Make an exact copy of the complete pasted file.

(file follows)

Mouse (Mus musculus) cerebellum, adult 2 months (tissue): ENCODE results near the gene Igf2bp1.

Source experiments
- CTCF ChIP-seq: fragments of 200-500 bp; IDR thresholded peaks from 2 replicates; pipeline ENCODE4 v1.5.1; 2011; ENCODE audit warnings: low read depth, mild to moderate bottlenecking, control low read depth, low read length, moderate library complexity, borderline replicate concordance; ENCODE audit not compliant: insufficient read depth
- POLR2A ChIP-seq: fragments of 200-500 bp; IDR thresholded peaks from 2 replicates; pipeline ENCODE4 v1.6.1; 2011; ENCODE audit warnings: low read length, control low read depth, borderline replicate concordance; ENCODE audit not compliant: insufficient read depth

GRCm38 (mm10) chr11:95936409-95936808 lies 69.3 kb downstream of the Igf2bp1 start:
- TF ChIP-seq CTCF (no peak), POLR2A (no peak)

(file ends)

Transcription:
Mouse (Mus musculus) cerebellum, adult 2 months (tissue): ENCODE results near the gene Igf2bp1.

Source experiments
- CTCF ChIP-seq: fragments of 200-500 bp; IDR thresholded peaks from 2 replicates; pipeline ENCODE4 v1.5.1; 2011; ENCODE audit warnings: low read depth, mild to moderate bottlenecking, control low read depth, low read length, moderate library complexity, borderline replicate concordance; ENCODE audit not compliant: insufficient read depth
- POLR2A ChIP-seq: fragments of 200-500 bp; IDR thresholded peaks from 2 replicates; pipeline ENCODE4 v1.6.1; 2011; ENCODE audit warnings: low read length, control low read depth, borderline replicate concordance; ENCODE audit not compliant: insufficient read depth

GRCm38 (mm10) chr11:95936409-95936808 lies 69.3 kb downstream of the Igf2bp1 start:
- TF ChIP-seq CTCF (no peak), POLR2A (no peak)